|NASA mars launch mission set for may 2018|
The National Aeronautics and Space Administration (NASA) plans to end its mission of Mars robotic InSight because of all the problems with the mission that led to several launch delays and postponements, but the decision was taken to postpone the launched in May 2018, according space.com reports.
The latest issue with the mission was a leak in a vacuum chamber that surrounds a key instrument, which was built by the French space agency, CNES. The launch was scheduled for March this year, but was delayed by flight that could not be repaired in time to meet the deadlines of the launch window. The two planets will align favorably for missions every 26 months.
NASA is now targeting a launch date of 5 May 2018 and John Grunsfeld, associate administrator of the Science Mission Directorate at NASA in Washington, said they were happy to be back on the path to the start. The understanding of the interior of Mars has been a longstanding goal of scientists for decades, he said.
The robotic probe will arrive on Mars around 2018, Nov. 26 if all goes well with the plan, and once there, it will start to collect data from inside the planet that should provide information on the structure and the formation of rocky planets like Mars.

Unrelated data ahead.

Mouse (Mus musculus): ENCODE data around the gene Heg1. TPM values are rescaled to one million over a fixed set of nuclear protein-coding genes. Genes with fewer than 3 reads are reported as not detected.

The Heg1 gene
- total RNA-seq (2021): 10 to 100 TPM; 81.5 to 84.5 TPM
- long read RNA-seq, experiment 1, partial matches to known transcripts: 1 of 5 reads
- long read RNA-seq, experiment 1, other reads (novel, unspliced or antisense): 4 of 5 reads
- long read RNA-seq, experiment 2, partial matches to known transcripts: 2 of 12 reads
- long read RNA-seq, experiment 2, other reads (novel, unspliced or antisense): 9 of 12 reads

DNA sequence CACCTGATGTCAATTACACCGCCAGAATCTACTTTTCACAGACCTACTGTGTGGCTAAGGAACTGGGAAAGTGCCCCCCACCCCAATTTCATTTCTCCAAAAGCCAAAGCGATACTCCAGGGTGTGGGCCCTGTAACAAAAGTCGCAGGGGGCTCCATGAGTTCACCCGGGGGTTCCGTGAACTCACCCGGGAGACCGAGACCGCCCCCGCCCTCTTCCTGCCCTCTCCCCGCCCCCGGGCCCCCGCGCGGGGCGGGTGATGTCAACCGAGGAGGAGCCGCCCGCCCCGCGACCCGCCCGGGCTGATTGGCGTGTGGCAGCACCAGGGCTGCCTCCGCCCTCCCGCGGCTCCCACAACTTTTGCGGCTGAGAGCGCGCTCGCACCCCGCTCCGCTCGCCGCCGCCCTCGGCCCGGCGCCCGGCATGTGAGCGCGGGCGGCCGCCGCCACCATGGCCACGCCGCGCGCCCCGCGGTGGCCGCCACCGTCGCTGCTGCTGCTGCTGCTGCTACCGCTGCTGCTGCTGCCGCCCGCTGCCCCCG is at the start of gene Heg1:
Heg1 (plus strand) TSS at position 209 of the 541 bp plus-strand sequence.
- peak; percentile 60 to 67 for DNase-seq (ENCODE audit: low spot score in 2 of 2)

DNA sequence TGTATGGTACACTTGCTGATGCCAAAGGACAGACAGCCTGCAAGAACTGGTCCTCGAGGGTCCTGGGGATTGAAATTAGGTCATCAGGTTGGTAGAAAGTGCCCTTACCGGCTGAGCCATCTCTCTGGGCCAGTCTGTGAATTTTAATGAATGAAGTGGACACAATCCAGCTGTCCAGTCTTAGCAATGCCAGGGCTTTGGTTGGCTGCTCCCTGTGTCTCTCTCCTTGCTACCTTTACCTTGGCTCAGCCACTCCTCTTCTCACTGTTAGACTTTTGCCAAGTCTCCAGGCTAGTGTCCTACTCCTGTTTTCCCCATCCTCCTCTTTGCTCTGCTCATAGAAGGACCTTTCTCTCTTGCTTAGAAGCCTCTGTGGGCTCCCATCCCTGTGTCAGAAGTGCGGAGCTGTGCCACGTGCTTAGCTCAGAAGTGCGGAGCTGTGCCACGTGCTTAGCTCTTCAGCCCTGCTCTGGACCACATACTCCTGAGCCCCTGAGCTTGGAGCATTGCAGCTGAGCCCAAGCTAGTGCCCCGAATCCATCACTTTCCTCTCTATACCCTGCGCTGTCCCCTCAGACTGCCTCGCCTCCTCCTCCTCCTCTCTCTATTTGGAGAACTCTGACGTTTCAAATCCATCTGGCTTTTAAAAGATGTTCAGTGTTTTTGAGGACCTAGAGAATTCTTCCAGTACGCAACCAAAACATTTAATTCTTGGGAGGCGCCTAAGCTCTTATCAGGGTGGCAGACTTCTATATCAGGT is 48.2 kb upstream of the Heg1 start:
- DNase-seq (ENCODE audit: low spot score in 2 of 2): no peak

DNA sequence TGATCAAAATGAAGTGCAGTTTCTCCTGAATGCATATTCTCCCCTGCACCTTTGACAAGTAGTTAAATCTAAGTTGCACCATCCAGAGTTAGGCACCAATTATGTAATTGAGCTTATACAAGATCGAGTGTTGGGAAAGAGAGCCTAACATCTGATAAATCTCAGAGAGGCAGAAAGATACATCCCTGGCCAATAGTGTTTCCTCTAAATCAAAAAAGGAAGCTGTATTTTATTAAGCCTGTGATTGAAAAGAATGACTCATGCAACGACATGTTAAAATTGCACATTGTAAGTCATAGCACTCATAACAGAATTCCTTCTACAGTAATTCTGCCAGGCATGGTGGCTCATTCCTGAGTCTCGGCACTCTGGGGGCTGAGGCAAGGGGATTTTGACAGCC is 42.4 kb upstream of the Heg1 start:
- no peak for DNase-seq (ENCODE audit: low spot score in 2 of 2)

A major concern with the program and all delays are the cost of the project, which has been capped at $ 675 million. With the problems already encountered, the Agency spent more than $ 525 million on the mission at this point. NASA said they do not know exactly how much it will cost to fund the mission, the Agency, he expects to have an estimate in August of this year, as soon as arrangements have been made with the launch providers.
Jet Propulsion Laboratory of NASA in Pasadena (California), is working on a replacement room for one that failed in the last attempt, and the French CNES Office will coordinate the installation of recording equipment in the new room.
European Space Agency and Russia plan to launch a methane inhalation March orbiter next week from Baikonur Cosmodrome in Kazakhstan.